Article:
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Danielle Brandman, M.D., M.A.S.

Danielle Brandman, M.D., M.A.S.

Assistant Professor of Medicine
Hepatology and Liver Transplantation
Department of Medicine

Contact Information

Academic Office
Division of Gastroenterology
513 Parnassus Avenue, Room S-357
San Francisco, CA 94143-0358
(415) 514-1094 - Phone
(415) 476-0659 - Fax
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  • Boston University, B.A., Biology and Psychology, 1995-1999
  • UMDNJ-New Jersey Medical School, M.D., 2001-2005
  • University of California, San Francisco, M.A.S., Clinical Research, 2009-2011
  • University of California, San Francisco, Intern, Medicine, 2005-2006
  • University of California, San Francisco, Resident, Medicine, 2006-2008
  • University of California, San Francisco, Fellow, Gastroenterology, 2008-2011
  • University of California, San Francisco, Fellow, Transplant Hepatology, 2011-2012
  • American Board of Internal Medicine
  • American Board of Internal Medicine - Gastroenterology
  • UCSF Liver Center
  • Acute Liver Failure (ALF)
  • Alcoholic Liver Disease
  • Autoimmune Hepatitis
  • Choledochal Cysts
  • Cirrhosis
  • Hemochromatosis
  • Hepatitis B
  • Hepatitis C
  • Hepatocellular Carcinoma (Primary Liver Cancer)
  • Liver Transplantation
  • Living Donor Liver Transplantation
  • Non-alcoholic Fatty Liver Disease
  • Polycystic Liver Disease
  • Primary Biliary Cirrhosis
  • Primary Sclerosing Cholangitis
  • Toxic Hepatitis
  • Hepatitis C virus (HCV)
  • Liver injury and repair (Liver transplantation)
  • Nonalcoholic steatohepatitis (NASH)

Dr. Danielle Brandman is an Assistant Professor of Medicine and hepatologist, specializing in treating patients needing liver transplants. Her research interests include nonalcoholic fatty liver disease and post-transplant metabolic syndrome.  She engages in outcomes-based research with a special interest in NAFLD and liver transplantation: the post-transplant outcomes of patients with NAFLD, selection of patients with NAFLD for transplant, recurrence of NAFLD following transplant, and new-onset NAFLD after liver transplantation for other causes of liver disease

Dr. Brandman received her medical degree at UMDNJ New Jersey Medical School in 2005. She continued her medical training at University of California, San Francisco, where she completed her residency, gastroenterology fellowship, transplant hepatology fellowship, and master's degree in clinical research. Dr. Brandman is certified by the American Board of Internal Medicine in internal medicine and gastroenterology.  She is a member of the American Association for the Study of Liver Disease (AASLD).

  • Resident Mentor of the Year, CTSI Resident Research Program, 2016
  • Haile T. Debas Academy of Medical Educators, Excellence in Teaching Award, UCSF, 2015
Most recent publications from a total of 22
  1. Brandman D. Who Should Treat Fatty Liver Disease: Primary Care or Hepatology? Clin Liver Dis (Hoboken). 2019 Jun; 13(6):158-161. View in PubMed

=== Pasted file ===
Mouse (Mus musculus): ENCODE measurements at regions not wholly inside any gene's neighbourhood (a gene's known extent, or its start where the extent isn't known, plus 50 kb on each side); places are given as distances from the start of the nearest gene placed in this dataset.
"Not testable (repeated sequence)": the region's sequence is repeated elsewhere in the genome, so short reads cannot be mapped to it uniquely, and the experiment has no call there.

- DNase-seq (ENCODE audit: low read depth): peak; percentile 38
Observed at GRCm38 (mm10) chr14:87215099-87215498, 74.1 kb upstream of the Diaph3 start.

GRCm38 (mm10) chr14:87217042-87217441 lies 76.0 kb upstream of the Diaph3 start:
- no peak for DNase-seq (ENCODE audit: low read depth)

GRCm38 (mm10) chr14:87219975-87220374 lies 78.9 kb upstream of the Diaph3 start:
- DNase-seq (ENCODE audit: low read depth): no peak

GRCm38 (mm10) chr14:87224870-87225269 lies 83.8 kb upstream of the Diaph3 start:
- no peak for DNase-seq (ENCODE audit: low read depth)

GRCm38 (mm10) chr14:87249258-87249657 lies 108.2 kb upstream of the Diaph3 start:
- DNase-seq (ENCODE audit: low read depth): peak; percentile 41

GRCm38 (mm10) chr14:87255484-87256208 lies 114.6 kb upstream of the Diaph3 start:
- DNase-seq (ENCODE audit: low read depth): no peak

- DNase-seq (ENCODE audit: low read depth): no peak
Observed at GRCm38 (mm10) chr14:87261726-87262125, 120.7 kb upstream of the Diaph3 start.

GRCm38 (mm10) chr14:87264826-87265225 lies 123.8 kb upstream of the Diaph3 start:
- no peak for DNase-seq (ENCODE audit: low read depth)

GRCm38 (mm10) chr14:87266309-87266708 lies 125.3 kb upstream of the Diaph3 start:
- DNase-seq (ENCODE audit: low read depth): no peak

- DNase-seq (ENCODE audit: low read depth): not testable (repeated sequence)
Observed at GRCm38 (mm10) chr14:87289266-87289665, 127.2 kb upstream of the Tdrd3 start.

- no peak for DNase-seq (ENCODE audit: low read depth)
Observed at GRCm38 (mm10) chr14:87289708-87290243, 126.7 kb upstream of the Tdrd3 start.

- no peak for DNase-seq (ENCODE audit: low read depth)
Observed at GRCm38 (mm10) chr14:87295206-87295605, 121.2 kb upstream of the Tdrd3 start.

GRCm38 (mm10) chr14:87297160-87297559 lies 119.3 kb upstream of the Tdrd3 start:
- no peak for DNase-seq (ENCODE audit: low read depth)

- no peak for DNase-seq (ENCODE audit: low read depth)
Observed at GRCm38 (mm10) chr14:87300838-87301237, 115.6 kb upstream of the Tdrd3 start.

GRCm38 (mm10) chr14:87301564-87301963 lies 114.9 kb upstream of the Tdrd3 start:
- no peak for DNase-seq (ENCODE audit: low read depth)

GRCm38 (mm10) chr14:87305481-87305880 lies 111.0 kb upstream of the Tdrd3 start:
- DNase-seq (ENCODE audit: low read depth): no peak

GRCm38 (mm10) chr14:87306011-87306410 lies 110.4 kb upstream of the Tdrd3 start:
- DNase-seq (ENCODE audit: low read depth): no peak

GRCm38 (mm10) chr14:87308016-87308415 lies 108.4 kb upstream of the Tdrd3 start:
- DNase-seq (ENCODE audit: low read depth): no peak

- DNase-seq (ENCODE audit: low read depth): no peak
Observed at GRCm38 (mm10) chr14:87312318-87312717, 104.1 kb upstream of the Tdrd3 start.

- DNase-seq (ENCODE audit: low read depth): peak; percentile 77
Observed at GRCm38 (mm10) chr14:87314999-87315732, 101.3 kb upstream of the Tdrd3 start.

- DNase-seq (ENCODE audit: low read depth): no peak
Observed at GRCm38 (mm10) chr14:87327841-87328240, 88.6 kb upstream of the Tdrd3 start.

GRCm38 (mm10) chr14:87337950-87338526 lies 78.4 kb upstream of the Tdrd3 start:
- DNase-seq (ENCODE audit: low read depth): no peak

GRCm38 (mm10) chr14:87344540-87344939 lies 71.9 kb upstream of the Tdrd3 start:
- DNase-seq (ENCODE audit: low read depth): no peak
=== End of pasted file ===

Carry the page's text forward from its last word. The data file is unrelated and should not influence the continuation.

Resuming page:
2. Adler E, Brandman D. Treatment of Fatty Liver Disease-Time to Implement Common Sense Measures. JAMA Intern Med. 2019 Jul 01. View in PubMed
  3. Brandman D, Lin H, McManus A, Agarwal S, Gache LM, Irish W, Gollob J, Živkovic SA. Evaluating Prognostic Factors for Liver Transplantation Among United States Patients With Hereditary Transthyretin-Mediated (hATTR) Amyloidosis Using National Registry Data. Prog Transplant. 2019 09; 29(3):213-219. View in PubMed
  4. Brandman D, Terrault NA. Alcohol use in patients with non-alcoholic fatty liver: a tangled web of causality. Hepatobiliary Surg Nutr. 2019 Jun; 8(3):277-279. View in PubMed
  5. Siddiqui MS, Yamada G, Vuppalanchi R, Van Natta M, Loomba R, Guy C, Brandman D, Tonascia J, Chalasani N, Neuschwander-Tetri B, Sanyal AJ. Diagnostic Accuracy of Noninvasive Fibrosis Models to Detect Change in Fibrosis Stage. Clin Gastroenterol Hepatol. 2019 Aug; 17(9):1877-1885.e5. View in PubMed
  6. Siddiqui MS, Vuppalanchi R, Van Natta ML, Hallinan E, Kowdley KV, Abdelmalek M, Neuschwander-Tetri BA, Loomba R, Dasarathy S, Brandman D, Doo E, Tonascia JA, Kleiner DE, Chalasani N, Sanyal AJ. Vibration-Controlled Transient Elastography to Assess Fibrosis and Steatosis in Patients With Nonalcoholic Fatty Liver Disease. Clin Gastroenterol Hepatol. 2019 01; 17(1):156-163.e2. View in PubMed
  7. Kushner T, Shinkai K, Fox L, Ying D, Gross A, Balitzer D, Gill R, Brandman D. New presentation of autoimmune hepatitis with erythema multiforme. Hepatology. 2018 04; 67(4):1628-1630. View in PubMed
  8. Vuppalanchi R, Siddiqui MS, Van Natta ML, Hallinan E, Brandman D, Kowdley K, Neuschwander-Tetri BA, Loomba R, Dasarathy S, Abdelmalek M, Doo E, Tonascia JA, Kleiner DE, Sanyal AJ, Chalasani N. Performance characteristics of vibration-controlled transient elastography for evaluation of nonalcoholic fatty liver disease. Hepatology. 2018 01; 67(1):134-144. View in PubMed
  9. Kardashian AA, Dodge JL, Roberts J, Brandman D. Weighing the risks: Morbid obesity and diabetes are associated with increased risk of death on the liver transplant waiting list. Liver Int. 2018 03; 38(3):553-563. View in PubMed
  10. Lewin SM, Mehta N, Kelley RK, Roberts JP, Yao FY, Brandman D. Liver transplantation recipients with nonalcoholic steatohepatitis have lower risk hepatocellular carcinoma. Liver Transpl. 2017 08; 23(8):1015-1022. View in PubMed
  11. View All Publications
Publications provided by UCSF Profiles, powered by CTSI at UCSF. View profile of Danielle Brandman, M.D., M.A.S.
Please note: UCSF Profiles publications are automatically derived from MEDLINE/PubMed and other sources, which might result in incorrect or missing publications. Researchers can login to make corrections and additions, or contact CTSI for help.


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